During HUAWEI CONNECT 2018 in Shanghai, the company announced how it will take on the likes of Nvidia and Qualcomm. The first part of that strategy is new hardware. Huawei unveiled new chipsets it’s calling the Ascend 910 and Ascend 310. These chips are both designed for AI but target different use cases.
The 910 is targeted at data centres, a territory where Nvidia is particularly strong. Huawei claims it can process data faster than competitors, potentially reducing calculations from weeks or days to a matter of minutes.
The 310, meanwhile, is targeted at more consumer-orientated connected devices such as smartwatches. This is an area more dominated by Qualcomm. Apart from the Ascend series of chips, Huawei’s full-stack AI portfolio also includes the following:
- CANN (Compute Architecture for Neural Networks): A chip operators library and highly automated operators development toolkit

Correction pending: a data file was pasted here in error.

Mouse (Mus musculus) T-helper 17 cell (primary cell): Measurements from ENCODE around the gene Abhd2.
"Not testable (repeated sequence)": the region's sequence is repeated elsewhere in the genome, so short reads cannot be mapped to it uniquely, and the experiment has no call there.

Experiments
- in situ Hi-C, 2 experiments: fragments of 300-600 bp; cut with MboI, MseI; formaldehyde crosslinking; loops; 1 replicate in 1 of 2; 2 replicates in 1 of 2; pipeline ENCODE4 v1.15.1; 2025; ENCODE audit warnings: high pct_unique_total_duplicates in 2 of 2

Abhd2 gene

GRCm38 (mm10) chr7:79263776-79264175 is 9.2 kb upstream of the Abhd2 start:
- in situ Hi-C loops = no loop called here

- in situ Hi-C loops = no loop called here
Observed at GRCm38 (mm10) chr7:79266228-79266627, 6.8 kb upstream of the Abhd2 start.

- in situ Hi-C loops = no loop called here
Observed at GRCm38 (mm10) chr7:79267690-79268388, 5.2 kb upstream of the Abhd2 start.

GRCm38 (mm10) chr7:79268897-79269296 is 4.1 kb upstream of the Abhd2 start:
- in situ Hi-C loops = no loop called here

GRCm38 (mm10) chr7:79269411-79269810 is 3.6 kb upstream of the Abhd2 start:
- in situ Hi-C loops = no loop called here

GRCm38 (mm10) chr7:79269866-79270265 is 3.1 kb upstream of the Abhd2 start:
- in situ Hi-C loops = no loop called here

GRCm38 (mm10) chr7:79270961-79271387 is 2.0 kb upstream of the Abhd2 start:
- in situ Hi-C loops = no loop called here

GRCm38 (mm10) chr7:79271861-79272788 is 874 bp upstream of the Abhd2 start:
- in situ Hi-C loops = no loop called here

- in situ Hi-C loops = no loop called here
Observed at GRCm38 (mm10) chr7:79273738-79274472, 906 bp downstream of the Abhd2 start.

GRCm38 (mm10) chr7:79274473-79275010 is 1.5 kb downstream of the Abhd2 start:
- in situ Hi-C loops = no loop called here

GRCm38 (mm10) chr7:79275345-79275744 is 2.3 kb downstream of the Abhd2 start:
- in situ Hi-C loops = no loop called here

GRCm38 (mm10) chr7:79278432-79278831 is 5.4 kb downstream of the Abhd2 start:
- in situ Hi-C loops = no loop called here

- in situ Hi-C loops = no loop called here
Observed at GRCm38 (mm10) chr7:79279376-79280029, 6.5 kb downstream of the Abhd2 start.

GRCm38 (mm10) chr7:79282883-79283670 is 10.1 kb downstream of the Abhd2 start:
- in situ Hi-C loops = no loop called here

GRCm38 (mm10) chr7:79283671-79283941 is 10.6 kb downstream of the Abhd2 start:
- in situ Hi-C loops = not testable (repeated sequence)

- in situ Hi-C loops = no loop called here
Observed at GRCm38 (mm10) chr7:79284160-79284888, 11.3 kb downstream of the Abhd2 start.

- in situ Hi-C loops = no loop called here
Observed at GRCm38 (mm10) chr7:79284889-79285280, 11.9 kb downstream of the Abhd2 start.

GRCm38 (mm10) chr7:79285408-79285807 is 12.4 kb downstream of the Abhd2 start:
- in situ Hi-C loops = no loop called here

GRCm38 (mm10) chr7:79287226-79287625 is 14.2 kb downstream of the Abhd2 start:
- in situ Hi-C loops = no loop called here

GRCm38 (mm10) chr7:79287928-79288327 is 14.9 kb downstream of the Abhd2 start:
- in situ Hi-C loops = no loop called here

- MindSpore: A unified training and inference framework for device, edge, and cloud (both standalone and cooperative)
- Application enablement: Full-pipeline services (ModelArts), hierarchical APIs, and pre-integrated solutions
“Huawei’s AI strategy is to invest in basic research and talent development, build a full-stack, all-scenario AI portfolio, and foster an open global ecosystem,” said Huawei Rotating CEO Eric Xu during his keynote.
The focus of Huawei’s AI research will be to improve power-efficiency and security, in addition to automation capabilities. In terms of its AI portfolio, the company wants to ensure its platform is affordable, versatile across scenarios, and easy-to-use.
“Going forward, we need to think of new ways to prepare our business and industry for change,” said Xu. “There are clear signs that AI will change or disrupt a whole host of industries.”
Until now, Huawei has focused primarily on AI chips for its smartphones. The ‘Kirin 970’ was first introduced last year, followed by the Kirin 980 which is set to debut in the company’s Mate 20 flagship being announced next week.